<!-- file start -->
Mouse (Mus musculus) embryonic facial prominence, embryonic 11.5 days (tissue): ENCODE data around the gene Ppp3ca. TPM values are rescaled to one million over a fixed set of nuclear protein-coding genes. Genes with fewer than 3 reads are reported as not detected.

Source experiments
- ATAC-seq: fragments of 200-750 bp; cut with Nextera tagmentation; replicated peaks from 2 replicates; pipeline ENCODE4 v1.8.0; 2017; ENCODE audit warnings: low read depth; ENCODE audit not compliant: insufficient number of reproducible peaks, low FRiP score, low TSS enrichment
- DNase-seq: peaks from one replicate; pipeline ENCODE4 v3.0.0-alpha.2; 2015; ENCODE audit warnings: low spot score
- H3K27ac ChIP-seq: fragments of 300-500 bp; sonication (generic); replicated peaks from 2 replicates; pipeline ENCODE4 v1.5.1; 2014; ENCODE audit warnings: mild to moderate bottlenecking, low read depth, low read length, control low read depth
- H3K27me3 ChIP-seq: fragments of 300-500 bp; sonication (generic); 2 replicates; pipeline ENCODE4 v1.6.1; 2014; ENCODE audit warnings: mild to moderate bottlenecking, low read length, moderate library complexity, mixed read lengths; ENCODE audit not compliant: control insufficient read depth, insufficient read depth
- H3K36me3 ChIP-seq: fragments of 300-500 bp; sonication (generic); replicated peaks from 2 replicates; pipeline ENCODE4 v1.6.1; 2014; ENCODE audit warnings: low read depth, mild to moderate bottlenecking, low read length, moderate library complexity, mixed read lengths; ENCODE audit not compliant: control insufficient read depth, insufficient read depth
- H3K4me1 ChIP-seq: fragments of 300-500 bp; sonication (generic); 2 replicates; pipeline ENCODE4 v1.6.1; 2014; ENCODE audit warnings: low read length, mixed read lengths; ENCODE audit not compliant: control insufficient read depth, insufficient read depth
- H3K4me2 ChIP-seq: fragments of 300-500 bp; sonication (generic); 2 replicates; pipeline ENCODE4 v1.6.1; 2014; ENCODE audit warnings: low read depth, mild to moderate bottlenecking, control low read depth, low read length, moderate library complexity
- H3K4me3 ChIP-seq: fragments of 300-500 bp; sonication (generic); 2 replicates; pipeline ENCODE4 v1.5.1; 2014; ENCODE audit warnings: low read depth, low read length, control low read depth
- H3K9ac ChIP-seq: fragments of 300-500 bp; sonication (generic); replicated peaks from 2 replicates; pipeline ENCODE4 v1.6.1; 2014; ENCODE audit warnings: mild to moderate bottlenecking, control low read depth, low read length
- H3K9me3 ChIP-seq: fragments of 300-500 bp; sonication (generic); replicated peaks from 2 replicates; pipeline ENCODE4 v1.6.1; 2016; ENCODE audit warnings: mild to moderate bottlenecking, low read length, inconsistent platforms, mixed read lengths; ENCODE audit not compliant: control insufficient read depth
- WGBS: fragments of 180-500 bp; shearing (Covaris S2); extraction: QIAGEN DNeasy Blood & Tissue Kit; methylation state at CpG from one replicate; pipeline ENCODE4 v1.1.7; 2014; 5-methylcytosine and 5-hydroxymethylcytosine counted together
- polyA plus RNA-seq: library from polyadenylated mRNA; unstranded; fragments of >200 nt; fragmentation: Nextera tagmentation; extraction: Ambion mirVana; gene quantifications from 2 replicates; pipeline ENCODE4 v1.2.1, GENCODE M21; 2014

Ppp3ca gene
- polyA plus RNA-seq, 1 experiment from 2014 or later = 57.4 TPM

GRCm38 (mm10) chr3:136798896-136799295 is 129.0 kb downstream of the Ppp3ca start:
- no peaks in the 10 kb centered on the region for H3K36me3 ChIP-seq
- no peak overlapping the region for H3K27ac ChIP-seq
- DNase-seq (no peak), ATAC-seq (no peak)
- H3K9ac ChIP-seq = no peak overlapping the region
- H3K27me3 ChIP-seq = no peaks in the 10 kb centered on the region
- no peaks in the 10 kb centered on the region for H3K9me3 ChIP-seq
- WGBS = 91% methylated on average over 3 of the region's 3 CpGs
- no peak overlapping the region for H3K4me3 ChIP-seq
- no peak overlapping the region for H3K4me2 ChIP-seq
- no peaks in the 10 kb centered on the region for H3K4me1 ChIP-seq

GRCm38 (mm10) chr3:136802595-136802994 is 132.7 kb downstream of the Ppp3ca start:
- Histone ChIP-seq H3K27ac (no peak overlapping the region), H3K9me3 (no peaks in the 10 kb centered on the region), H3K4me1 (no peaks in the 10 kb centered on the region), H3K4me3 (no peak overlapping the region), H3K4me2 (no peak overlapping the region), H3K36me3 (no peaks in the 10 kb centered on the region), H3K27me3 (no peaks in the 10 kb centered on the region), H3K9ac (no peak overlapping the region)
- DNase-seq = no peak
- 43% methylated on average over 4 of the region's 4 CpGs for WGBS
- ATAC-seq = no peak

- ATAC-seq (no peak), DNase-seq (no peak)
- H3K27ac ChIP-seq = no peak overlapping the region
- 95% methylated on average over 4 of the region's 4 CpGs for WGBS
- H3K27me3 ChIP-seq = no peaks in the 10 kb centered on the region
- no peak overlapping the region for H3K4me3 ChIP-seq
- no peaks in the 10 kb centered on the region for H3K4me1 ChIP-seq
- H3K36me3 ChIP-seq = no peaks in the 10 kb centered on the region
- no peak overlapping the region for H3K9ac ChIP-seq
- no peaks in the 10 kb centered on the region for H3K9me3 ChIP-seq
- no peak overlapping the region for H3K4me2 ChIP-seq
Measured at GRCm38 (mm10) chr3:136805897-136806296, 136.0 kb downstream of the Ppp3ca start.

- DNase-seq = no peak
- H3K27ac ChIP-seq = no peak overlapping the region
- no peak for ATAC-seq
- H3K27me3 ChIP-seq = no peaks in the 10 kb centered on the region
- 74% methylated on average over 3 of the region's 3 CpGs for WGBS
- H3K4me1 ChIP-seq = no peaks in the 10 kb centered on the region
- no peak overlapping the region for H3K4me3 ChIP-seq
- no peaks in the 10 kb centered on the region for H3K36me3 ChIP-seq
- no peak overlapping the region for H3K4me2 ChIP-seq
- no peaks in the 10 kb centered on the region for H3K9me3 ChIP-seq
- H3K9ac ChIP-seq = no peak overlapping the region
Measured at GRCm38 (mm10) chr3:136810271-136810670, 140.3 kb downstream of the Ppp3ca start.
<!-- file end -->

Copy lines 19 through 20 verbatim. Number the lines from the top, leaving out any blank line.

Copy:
- no peak overlapping the region for H3K27ac ChIP-seq
- DNase-seq (no peak), ATAC-seq (no peak)